Woodford, 548 U.S. at 88); see also Marella v.
Terhune, 568 F.3d 1024, 1027 (9th Cir. 2009) (“The
California prison system's requirements ‘define the
boundaries of proper exhaustion.'”) (quoting
Jones, 549 U.S. at 218).
“the PLRA's exhaustion requirement applies to all
inmate suits about prison life, ” Porter v.
Nussle, 534 U.S. 516, 532 (2002), the requirement for
exhaustion under the PLRA is not absolute, Albino v.
Baca, 747 F.3d 1162, 1172-72 (9th Cir. 2014) (en banc).
As explicitly stated in the statute, “[t]he PLRA
requires that an inmate exhaust only those administrative
remedies ‘as are available.'” Sapp v.
Kimbrell, 623 F.3d 813, 822 (9th Cir. 2010) (quoting 42
U.S.C. § 1997e(a)) (administrative remedies plainly
unavailable if grievance was screened out for improper
reasons); see also Nunez v. Duncan, 591 F.3d 1217,
1224 (9th Cir. 2010) (“Remedies that rational inmates
cannot be expected to use are not capable of accomplishing
their purposes and so are not available.”). “We
have recognized that the PLRA therefore does not require
exhaustion when circumstances render administrative remedies
‘effectively unavailable.'” Sapp,
623 F.3d at 822 (citing Nunez, 591 F.3d at 1226);
accord Brown v. Valoff, 422 F.3d 926, 935 (9th Cir.
2005) (“The obligation to exhaust ‘available'
remedies persists as long as some remedy remains
‘available.' Once that is no longer the case, then
there are no ‘remedies . . . available,' and the
prisoner need not further pursue the grievance.”).
of a prisoner civil rights action for failure to exhaust
administrative remedies must generally be brought and decided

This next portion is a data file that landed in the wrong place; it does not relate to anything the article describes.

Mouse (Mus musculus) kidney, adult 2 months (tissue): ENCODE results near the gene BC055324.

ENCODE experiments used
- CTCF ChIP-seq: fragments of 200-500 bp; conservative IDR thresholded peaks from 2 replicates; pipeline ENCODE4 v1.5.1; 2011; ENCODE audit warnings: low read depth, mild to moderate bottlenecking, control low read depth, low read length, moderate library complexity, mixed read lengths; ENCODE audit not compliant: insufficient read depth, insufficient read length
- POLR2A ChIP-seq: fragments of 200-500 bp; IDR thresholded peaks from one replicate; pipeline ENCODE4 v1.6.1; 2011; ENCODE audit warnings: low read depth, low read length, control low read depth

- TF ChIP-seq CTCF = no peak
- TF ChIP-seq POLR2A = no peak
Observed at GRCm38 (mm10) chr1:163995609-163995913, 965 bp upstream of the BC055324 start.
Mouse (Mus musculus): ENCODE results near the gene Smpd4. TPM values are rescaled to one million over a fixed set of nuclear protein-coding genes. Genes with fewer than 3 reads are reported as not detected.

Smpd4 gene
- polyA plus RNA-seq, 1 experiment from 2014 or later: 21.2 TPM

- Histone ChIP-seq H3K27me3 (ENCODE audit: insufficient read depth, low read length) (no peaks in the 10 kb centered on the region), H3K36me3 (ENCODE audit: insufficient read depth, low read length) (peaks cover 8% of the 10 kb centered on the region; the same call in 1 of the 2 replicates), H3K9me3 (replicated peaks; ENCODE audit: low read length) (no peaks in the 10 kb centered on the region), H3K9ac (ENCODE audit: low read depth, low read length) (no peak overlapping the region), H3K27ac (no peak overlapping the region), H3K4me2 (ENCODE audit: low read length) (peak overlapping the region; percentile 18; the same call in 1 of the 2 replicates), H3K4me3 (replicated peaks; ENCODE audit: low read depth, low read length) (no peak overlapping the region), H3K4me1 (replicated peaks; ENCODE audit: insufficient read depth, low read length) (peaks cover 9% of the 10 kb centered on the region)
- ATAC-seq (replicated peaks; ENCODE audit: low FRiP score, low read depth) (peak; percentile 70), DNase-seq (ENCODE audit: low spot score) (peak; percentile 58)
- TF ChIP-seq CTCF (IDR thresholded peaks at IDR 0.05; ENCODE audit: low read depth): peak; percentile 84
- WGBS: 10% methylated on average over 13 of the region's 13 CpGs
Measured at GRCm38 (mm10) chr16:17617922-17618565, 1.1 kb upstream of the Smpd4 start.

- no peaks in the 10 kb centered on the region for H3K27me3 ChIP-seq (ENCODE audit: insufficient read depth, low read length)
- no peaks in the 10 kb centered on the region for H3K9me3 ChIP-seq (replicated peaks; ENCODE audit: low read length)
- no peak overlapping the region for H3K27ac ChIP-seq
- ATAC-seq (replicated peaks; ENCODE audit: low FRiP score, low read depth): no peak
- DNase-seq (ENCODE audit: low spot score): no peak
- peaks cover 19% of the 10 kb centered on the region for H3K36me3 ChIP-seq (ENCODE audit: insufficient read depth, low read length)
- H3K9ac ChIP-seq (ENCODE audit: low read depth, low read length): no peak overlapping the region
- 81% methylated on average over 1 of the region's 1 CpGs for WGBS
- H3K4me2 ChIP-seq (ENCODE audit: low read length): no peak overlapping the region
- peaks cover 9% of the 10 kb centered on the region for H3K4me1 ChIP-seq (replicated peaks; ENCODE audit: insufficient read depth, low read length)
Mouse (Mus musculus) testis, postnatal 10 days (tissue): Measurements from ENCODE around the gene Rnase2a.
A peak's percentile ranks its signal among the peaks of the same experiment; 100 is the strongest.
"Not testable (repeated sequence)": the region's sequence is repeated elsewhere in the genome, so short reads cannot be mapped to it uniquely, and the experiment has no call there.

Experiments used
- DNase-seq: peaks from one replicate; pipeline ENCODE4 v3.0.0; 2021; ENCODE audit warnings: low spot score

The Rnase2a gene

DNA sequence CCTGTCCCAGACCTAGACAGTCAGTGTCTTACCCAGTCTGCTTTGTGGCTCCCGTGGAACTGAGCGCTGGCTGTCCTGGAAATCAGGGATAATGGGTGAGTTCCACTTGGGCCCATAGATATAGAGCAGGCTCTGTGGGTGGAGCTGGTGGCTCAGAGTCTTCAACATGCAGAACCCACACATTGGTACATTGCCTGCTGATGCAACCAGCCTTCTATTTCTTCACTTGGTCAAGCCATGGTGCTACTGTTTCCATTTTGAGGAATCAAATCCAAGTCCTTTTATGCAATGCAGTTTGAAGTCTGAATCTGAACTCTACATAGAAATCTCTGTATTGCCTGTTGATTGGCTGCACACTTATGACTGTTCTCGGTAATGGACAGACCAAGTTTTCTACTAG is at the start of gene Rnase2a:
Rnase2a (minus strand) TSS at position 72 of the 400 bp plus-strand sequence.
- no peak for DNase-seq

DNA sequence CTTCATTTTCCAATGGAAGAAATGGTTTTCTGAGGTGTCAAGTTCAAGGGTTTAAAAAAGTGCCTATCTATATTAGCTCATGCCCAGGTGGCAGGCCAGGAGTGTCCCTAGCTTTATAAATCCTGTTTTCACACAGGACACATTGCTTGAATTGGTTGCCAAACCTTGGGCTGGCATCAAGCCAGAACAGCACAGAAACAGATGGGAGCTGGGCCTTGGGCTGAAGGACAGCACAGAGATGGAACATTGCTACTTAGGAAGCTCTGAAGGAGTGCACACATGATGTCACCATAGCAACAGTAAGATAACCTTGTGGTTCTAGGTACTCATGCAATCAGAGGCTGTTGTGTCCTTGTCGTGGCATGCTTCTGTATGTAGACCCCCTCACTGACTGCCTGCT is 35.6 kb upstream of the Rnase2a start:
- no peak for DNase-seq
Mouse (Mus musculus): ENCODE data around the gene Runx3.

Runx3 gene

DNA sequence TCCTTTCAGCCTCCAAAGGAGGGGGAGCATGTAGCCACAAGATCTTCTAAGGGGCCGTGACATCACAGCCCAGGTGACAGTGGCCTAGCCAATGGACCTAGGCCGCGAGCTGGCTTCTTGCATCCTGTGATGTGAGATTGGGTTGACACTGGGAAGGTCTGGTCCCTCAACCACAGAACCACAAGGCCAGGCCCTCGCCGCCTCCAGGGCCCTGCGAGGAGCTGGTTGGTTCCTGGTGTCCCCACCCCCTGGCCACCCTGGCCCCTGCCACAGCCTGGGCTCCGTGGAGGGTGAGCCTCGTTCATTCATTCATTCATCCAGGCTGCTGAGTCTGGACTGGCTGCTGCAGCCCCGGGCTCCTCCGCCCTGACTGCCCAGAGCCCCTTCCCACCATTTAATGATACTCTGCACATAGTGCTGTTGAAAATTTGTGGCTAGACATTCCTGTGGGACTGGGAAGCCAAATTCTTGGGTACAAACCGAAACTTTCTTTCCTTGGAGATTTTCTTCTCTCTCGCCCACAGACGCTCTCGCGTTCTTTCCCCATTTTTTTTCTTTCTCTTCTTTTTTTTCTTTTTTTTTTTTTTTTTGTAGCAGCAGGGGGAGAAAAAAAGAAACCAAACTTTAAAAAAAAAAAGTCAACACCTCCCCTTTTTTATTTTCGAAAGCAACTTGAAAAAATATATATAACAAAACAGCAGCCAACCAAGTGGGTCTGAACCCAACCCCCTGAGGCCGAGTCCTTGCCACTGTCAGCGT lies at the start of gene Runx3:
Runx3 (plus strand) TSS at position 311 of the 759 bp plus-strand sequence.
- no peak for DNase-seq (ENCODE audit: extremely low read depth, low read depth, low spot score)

pursuant to a motion for summary judgment under Rule 56,
Federal Rules of Civil Procedure. Albino, 747 F.3d
at 1168. “Nonexhaustion” is “an affirmative
defense” and defendants have the burden of
“prov[ing] that there was an available administrative
remedy, and that the prisoner did not exhaust that available
remedy.” Id. at 1171-72. A remedy is
“available” where it is “capable of use; at
hand.” Williams v. Paramo, 775 F.3d 1182, 1191
(9th Cir. 2015) (quoting Albino, 747 F.3d at 1171).
Grievance procedures that do not allow for all types of
relief sought are still “available” as long as
the procedures may afford “some relief.”
Booth v. Churner, 532 U.S. 731, 738 (2001). If a
defendant meets the initial burden, a plaintiff then must
“come forward with evidence showing that there is
something in his particular case that made the existing and
generally available administrative remedies effectively
unavailable to him.” Albino, 747 F.3d at 1172.
Remedies are “effectively unavailable” where they
are “ineffective, unobtainable, unduly prolonged,
inadequate, or obviously futile.” Id. (quoting
Hilao v. Estate of Marcos, 103 F.3d 767, 778 n.5
(9th Cir. 1996)). “[T]he ultimate burden of proof,
” however, never leaves the defendant. Id.
California's Inmate Appeal Process
California, prisoners may appeal “any policy, decision,
action, condition, or omission by the department or its staff
that the inmate or parolee can demonstrate as having a
material adverse effect upon his or her health, safety, or
welfare.” Cal. Code Regs. tit. 15, § 3084.1(a).
Inmates in California proceed through three levels of appeal
to exhaust the appeal process: (1) formal written appeal on a
CDC 602 inmate appeal form; (2) second level appeal to the
institution head or designee; and (3) third level appeal to
the Director of the California Department of Corrections and
Rehabilitation (“CDCR”). Cal. Code Regs. tit. 15,